Book News, May 30th

Greetings once again, bookworms! I’m finally glimpsing some light at the end of this long dark tunnel I call graduate school. (It will be temporary, of course, as I’ll be back at the grind as a PhD student in the fall. Such is the life of a nerdy academic.) BUT – I have stirred from my school-induced stupor to bring a few tidbits of book news. The timing isn’t great – there will likely be more news next week, as BEA and BookCon are wrapping up this weekend in New York. Still, enjoy this little bit:

  • The Eisner Awards, which “highlight the wide range of material being published in comics and graphic novel form today,” recently* (*like, a month ago, so whoops!) announced its 2015 nominees. Among those honored are some of my (new) personal favorites, including Brian Vaughan’s Saga (for Best Continuing Series), Ms. Marvel for Best New Series, and both authors of those series are up for Best Writer. The winners will be announced at a gala at the San Diego Comic Con this summer.
  • The SyFy Channel (which is still the stupidest rename in television history) will be airing an adaptation of Lev Grossman’s The Magicians in 2016. A trailer for the show, which is now filming, made its way around the Internet earlier this month, and I think it looks pretty cool. Grossman’s book is the first in a trilogy about a teen prodigy who discovers magic is real.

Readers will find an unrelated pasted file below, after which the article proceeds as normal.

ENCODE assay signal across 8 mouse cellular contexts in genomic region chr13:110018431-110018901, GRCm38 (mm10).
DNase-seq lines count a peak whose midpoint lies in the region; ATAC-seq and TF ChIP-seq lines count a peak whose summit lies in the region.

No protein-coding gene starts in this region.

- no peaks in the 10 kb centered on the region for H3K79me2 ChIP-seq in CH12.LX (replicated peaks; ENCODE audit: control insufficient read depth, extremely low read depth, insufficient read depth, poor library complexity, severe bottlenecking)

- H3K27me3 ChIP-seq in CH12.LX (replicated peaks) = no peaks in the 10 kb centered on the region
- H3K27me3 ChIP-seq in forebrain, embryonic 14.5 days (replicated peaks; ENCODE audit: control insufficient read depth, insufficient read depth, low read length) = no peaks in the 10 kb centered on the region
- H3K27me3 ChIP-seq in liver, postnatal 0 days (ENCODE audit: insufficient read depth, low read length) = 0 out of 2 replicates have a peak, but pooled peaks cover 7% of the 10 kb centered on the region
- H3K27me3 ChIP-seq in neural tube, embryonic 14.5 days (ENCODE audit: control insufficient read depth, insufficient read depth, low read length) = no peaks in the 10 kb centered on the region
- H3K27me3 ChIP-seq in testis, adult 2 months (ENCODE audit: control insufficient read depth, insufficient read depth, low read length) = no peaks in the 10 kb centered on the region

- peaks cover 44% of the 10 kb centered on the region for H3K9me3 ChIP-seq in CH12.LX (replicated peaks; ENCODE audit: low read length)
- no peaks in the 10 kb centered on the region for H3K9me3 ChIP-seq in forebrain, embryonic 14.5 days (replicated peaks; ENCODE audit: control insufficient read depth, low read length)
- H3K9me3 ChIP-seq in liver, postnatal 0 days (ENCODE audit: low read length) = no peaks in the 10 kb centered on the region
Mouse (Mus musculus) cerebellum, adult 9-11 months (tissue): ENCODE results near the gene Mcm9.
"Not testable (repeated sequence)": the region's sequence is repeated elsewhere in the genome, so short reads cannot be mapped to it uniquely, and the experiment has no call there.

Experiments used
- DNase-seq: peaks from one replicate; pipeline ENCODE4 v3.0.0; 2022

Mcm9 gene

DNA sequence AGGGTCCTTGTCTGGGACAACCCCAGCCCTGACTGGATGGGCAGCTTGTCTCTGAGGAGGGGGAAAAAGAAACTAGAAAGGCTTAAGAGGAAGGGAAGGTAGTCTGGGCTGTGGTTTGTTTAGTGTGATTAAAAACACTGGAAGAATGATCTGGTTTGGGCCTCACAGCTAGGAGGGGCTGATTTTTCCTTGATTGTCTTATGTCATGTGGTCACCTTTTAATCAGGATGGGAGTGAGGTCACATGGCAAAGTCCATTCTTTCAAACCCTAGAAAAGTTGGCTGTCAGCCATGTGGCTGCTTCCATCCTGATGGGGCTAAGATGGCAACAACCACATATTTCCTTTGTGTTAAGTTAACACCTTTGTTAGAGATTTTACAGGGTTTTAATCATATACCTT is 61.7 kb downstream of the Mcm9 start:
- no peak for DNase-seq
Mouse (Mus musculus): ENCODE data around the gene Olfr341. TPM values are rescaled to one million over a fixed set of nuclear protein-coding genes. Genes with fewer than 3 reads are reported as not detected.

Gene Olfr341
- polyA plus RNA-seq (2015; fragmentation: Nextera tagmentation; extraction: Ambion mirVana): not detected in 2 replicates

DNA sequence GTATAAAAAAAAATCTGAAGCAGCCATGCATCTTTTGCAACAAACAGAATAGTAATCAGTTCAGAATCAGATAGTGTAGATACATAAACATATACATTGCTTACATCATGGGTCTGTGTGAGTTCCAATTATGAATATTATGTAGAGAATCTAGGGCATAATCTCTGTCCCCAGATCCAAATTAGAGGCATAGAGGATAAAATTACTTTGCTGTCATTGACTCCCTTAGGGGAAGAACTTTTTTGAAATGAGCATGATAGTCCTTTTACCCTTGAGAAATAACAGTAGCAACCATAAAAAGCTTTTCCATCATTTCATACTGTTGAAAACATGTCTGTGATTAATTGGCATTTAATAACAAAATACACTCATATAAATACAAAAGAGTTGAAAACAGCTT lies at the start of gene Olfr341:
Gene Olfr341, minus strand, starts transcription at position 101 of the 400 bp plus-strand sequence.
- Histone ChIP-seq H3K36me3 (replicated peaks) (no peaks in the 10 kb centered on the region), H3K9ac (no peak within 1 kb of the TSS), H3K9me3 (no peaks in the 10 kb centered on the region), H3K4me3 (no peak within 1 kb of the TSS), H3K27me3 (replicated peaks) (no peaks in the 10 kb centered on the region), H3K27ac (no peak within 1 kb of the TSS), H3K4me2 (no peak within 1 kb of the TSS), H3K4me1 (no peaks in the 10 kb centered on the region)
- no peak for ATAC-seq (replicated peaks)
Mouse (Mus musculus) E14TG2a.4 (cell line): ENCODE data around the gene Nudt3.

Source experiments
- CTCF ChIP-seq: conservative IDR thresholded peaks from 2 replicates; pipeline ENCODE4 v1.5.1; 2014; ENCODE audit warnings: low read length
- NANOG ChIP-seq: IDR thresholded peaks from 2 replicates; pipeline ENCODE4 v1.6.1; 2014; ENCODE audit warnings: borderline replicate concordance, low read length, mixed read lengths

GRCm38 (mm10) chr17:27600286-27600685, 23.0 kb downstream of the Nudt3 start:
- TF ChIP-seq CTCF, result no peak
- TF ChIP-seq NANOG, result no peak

• Myrtle Elizabeth Warren. (No relation to the U.S. Senator from Massachusetts.) According to a tweet from J.K. Rowling, that is Moaning Myrtle’s full name. Even years after Harry Potter concluded, fans still ask questions about each and every character, including those who only showed up a few times. Myrtle, however, was more memorable than most, so of course people wanted to know more about her. (Apparently, she was Ravenclaw. I would have figured her for a Hufflepuff.)
  • Hashtag: I feel old. According to Oxford University Press, the word of the year for children age 5 to 13 is “hashtag.” OUP analysed short stories that were submitted to a BBC writing contest to identify which words were used the most. Besides “hashtag,” other popular words included Instagram, Snapchat and emoji. This is a very different world from the one I grew up in. It boggles my mind that five-year-olds internalize things like hashtag. How do they know these things??!
  • Well, that’s depressing: research suggests that books written by women and books from a female perspective as less likely to win awards than other types of books (namely, those written by men). Novelist Nicola Griffith looked at the winning books of six major book awards over the last 15 years and found that men and stories about men were more likely to win. Griffith’s research doesn’t look at what other factors may be affecting the result, but it’s hard to argue with the numbers: female-driven narratives just don’t seem to get as much book award attention. *Sigh*
  • Harlequin, a dominant name in the romance genre market, recently launched a new campaign titled “Whatever You’re Into.” In theory, the campaign is supposed to celebrate women of all shapes, sizes and reading preferences, with the idea that Harlequin has something for everyone. In practice, though, the publishing behemoth’s marketing videos seem to have missed their mark. Sarah and crew from Smart Bitches Trashy Books offered thoughtful and considered opinions on just why this campaign doesn’t seem to be having the intended affect.